DNS – Domain Name Servers (DNS) are like the Internet’s version of a phone book, controlling your domain name’s website and email settings. When a user visits your website address, the DNS settings control which server to point them to.
Domain – The name of the website that people type into a browser to visit it. For example, our domain is circlesstudio.com.
Favicon – A small icon image, often a company logo, that displays on the title bar or tab of a browser.
Filter and search – Typically a feature used to adjust the content that is loaded on an overview page in response to the categories, tags, or search terms that a user enters. This is common on Project, Blog, and News overview pages.
Geolocation – A means of identifying a user’s location via the IP address of their computer, tablet, phone, or device. The location may be used to prefill forms or display specific content relevant to the user’s location through geotargeting.
Google Analytics – A widely-used platform to track website visitors and behavior.
Google Tag Manager – A tag management system used to manage and upload multiple tracking codes or pixels to a website.
Hero image – The header or banner image at the top of a webpage, typically extending the full-width of the page.
Hosting – The web servers where your website files are housed, served, and maintained. A web server is a computer running web server software connected to the internet that allows visitors to access a website through an Internet-connected web browser or mobile device.
Hover state – How an item changes when a user moves their mouse over it before clicking on it. For example, when a user hovers over a button, it may change color or animate in some way.
HTTPS – Hyper Text Transfer Protocol Secure (HTTPS) is the secure version of HTTP, the primary protocol used to send data between a web browser and a website. HTTPS typically uses a Secure Sockets Layer (SSL) certificate to encrypt all communications between your browser and the website for added security.
Image overlay – A color, gradient, or blur effect added over an image with partial transparency, either purely for design purposes or to make text on top of the image more legible.
Interactivity – Features of a website that allow users to engage and interact with the website. This includes features like hover states, rollovers, video, animations, and calls-to-action.
Information Architecture (IA) – The information blueprint and navigation of a website. It typically includes a site map, wireframes (see definition) for each page and any necessary notations regarding navigation, content and features that will be included on the site.
Landing page – Technically any page of your website that a user lands on directly from a search result, marketing email, social media post or online advertisement, but it is typically a standalone page created for a specific campaign. They are designed with a call to action, with the goal of converting leads (e.g. getting visitors to fill out a form, download an eBook, etc.).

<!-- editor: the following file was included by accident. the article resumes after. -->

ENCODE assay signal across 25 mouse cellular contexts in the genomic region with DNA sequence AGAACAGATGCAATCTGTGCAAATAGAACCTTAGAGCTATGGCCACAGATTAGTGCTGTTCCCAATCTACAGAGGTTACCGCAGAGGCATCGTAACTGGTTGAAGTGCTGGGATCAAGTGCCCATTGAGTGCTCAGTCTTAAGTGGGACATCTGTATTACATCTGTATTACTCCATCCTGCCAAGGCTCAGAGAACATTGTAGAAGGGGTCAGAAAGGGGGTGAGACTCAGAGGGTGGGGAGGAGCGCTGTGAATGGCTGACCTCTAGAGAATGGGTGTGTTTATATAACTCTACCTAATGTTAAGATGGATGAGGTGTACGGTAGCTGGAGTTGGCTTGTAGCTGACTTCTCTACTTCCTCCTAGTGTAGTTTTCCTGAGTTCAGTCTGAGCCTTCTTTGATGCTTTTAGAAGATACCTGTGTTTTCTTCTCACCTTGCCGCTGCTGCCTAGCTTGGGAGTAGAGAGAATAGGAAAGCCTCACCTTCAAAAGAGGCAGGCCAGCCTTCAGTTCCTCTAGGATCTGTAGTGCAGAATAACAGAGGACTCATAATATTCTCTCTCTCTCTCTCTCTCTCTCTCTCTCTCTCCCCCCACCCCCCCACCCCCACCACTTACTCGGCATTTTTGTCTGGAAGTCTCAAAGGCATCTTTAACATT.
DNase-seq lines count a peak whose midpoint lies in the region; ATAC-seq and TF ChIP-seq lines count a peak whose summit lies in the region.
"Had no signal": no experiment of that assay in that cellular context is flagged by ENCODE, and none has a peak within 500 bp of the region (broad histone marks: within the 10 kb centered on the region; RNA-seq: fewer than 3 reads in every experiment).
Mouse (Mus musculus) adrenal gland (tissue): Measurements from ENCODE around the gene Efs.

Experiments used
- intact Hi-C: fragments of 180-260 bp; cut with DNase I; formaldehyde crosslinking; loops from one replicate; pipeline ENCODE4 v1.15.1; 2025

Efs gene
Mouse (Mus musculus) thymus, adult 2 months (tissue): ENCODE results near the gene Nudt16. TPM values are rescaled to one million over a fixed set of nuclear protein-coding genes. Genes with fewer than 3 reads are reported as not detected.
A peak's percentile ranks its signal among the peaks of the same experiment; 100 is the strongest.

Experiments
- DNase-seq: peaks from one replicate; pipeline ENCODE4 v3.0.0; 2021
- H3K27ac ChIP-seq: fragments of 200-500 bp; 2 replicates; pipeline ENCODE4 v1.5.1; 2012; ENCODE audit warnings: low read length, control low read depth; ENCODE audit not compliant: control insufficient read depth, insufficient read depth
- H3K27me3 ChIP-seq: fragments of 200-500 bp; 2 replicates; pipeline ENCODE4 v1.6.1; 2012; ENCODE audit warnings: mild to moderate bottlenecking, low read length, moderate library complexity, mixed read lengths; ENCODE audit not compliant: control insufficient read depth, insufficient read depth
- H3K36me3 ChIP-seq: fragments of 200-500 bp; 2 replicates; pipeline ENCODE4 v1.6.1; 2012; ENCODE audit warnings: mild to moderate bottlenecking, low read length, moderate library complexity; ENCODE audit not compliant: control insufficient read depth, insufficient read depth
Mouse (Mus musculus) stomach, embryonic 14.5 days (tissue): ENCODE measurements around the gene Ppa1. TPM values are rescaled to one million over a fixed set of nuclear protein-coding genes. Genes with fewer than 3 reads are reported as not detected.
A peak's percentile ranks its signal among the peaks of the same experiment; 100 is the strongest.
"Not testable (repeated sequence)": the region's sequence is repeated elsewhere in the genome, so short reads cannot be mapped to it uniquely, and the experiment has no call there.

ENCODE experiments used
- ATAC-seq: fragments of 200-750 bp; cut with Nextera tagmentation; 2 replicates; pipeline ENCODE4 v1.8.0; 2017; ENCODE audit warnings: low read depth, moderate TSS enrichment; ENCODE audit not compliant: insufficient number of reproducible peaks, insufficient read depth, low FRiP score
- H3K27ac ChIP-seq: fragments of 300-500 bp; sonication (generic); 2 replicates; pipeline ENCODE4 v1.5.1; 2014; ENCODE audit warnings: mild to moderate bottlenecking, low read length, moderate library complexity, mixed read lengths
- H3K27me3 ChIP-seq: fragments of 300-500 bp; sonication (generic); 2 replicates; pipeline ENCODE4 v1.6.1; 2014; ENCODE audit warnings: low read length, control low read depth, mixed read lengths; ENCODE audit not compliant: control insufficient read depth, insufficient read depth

Lazy loading – A development optimization technique that defers loading of images and video until they are needed as a user scrolls down the page.
Meta tag – Important for SEO ranking, a meta tag is an HTML tag that is used by search engines to index a site. Meta tags store information about a web page, such as its description, author and copyright. Search engines use this information to categorize websites and display information in search engine results pages (SERPs).
Micro-animations – Small or subtle animations or other motions on your website, usually in response to a user’s movement on the page, like scrolling down the page or hovering over an icon.
Navigation – The navigational elements that appear on a website and direct the user throughout the site. While this primarily refers to the “menu bar” located at the top of a website or along either side, it can also include textual links in the “footer” at the bottom of the page.
Page speed – A measurement of the length of time it takes to load all the content on a specific web page.
Page template – A unique page layout for page(s) of a website. On average, a website has 8-10 page templates. For example, the homepage and contact page of a website look different and contain different elements, therefore they are two different page templates. Designers and developers may also use terms like “overview page” and “single page” to describe templates. This refers to the structure and hierarchy in a sitemap. For example, a website may have a Services Overview page that contains general information about the company’s services, and then they also have Service Single pages that follow a separate template for individual service pages.